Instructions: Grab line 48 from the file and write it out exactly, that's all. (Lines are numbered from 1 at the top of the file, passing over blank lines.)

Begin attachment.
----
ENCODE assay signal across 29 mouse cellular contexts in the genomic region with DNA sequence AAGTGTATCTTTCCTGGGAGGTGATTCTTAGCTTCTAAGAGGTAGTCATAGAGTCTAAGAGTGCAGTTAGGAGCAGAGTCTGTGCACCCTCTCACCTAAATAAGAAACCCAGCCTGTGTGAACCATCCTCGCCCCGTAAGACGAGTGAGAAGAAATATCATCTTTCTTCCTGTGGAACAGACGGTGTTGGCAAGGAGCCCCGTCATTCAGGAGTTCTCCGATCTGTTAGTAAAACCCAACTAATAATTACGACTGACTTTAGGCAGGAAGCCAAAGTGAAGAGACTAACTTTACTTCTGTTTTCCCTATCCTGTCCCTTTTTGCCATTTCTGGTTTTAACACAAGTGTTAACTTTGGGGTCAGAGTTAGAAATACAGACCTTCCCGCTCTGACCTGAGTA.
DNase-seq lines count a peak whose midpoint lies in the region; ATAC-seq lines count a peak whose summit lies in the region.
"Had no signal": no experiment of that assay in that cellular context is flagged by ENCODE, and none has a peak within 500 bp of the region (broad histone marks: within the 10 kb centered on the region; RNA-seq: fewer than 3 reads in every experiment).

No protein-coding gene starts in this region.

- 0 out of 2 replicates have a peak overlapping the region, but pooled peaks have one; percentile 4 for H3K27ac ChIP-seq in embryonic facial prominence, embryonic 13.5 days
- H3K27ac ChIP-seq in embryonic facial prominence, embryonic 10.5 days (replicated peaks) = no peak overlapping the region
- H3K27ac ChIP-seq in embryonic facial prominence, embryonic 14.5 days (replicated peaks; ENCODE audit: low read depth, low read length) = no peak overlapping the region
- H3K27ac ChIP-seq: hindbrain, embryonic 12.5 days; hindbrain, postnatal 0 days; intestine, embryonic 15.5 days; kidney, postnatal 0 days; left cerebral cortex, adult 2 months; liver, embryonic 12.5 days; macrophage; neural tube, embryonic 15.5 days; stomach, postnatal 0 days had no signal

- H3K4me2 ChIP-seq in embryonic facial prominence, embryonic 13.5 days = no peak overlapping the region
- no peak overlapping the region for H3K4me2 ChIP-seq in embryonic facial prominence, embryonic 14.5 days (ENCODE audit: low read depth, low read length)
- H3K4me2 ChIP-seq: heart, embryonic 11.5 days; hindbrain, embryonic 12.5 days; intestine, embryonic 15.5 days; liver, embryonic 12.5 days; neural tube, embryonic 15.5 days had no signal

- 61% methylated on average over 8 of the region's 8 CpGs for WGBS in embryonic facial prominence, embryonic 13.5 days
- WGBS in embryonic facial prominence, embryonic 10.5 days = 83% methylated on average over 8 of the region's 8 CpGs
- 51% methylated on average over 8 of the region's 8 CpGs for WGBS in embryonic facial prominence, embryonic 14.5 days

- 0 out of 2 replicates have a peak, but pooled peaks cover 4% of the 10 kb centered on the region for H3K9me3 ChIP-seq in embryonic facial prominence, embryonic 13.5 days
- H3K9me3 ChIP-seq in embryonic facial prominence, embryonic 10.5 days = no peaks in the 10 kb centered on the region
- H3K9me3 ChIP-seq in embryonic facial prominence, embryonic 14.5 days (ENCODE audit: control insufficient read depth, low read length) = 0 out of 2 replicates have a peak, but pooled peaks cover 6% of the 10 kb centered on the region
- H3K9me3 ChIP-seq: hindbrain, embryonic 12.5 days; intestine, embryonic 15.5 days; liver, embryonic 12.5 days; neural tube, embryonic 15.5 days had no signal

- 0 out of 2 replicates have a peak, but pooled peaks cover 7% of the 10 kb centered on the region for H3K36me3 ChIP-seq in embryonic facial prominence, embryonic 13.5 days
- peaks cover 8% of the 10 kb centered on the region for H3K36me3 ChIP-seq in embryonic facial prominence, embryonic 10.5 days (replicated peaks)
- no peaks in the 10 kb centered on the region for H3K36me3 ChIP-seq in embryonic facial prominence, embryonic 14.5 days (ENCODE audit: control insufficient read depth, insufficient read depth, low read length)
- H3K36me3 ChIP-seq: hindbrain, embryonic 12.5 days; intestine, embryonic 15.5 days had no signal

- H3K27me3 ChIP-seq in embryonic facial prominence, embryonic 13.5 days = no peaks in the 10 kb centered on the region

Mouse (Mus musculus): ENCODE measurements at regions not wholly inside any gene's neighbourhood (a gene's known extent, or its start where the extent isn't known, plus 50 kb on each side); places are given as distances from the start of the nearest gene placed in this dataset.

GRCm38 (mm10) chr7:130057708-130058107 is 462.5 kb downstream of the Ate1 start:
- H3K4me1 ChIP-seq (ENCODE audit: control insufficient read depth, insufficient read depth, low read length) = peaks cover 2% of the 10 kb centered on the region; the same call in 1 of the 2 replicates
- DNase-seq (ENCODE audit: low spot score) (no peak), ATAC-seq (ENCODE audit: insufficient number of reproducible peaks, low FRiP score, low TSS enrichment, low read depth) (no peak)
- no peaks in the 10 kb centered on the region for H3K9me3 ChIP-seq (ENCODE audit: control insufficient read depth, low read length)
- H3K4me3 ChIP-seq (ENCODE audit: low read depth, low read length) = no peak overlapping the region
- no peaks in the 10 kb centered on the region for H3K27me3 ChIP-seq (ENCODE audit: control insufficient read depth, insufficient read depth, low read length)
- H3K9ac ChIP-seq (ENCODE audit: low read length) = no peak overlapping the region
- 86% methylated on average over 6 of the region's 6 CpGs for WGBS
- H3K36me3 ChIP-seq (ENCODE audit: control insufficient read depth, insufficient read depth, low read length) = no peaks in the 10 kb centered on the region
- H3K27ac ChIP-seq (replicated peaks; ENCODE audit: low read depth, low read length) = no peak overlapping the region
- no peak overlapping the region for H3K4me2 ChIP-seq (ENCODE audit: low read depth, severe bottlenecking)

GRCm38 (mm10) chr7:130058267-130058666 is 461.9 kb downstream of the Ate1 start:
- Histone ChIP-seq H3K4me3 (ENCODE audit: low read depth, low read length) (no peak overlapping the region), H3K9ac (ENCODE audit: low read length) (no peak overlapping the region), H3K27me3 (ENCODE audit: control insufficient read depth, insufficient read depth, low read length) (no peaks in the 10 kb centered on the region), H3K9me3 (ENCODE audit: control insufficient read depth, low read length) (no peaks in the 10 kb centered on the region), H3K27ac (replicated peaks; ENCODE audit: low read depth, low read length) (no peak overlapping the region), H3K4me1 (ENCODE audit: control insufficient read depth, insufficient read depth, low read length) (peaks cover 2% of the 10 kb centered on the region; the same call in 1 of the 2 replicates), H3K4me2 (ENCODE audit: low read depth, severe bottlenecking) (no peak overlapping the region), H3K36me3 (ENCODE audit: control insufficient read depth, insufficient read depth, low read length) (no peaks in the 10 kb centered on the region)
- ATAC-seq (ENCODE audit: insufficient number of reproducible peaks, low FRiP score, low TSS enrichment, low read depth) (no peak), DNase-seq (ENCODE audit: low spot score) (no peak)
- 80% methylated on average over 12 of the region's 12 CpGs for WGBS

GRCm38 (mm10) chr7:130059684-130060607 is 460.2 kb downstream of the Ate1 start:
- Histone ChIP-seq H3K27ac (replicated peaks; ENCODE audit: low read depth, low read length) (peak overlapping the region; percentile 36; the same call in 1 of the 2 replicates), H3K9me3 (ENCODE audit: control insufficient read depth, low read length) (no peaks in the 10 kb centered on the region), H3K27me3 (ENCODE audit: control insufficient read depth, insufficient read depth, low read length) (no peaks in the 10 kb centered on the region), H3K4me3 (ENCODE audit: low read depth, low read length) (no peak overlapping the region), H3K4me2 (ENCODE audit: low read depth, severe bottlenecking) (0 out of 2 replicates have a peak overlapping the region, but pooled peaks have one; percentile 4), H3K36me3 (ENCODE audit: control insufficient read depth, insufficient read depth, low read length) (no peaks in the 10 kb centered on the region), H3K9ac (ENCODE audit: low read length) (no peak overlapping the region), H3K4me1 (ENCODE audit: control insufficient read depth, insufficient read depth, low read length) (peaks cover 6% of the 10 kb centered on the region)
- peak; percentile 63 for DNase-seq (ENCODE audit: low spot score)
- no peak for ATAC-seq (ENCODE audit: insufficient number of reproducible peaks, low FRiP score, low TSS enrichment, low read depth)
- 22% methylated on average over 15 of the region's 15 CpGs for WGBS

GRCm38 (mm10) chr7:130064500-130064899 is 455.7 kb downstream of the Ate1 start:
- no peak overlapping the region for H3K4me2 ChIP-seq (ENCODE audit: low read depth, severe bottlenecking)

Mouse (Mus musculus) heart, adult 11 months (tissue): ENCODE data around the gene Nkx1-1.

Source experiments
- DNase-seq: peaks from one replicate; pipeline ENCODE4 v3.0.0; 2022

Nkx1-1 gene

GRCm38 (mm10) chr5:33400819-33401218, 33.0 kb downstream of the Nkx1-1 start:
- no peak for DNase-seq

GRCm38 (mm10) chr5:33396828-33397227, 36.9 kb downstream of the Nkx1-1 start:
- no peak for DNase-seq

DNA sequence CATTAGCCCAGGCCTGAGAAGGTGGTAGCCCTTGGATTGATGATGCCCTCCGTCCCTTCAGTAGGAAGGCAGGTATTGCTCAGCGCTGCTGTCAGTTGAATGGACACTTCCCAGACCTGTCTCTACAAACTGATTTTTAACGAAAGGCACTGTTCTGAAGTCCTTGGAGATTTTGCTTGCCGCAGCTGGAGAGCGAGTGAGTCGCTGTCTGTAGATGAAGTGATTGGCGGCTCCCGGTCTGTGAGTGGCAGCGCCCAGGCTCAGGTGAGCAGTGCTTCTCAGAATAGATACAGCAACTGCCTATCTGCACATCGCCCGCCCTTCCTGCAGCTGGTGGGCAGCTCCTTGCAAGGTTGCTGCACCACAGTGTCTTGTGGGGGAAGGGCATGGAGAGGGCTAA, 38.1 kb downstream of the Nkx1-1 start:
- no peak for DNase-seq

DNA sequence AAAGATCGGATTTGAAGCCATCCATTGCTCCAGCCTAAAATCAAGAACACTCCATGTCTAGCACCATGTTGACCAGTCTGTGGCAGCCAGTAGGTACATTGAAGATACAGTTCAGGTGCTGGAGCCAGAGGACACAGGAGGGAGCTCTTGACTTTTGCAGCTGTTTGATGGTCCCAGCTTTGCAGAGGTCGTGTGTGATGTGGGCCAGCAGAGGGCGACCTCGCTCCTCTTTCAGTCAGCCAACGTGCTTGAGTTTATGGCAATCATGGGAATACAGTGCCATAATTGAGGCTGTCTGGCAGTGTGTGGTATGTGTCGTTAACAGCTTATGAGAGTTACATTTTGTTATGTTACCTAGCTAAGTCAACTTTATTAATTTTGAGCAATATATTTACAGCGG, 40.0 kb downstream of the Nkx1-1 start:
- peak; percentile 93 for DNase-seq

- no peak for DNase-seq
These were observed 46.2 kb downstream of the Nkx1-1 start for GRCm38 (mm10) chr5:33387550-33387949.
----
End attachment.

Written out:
Source experiments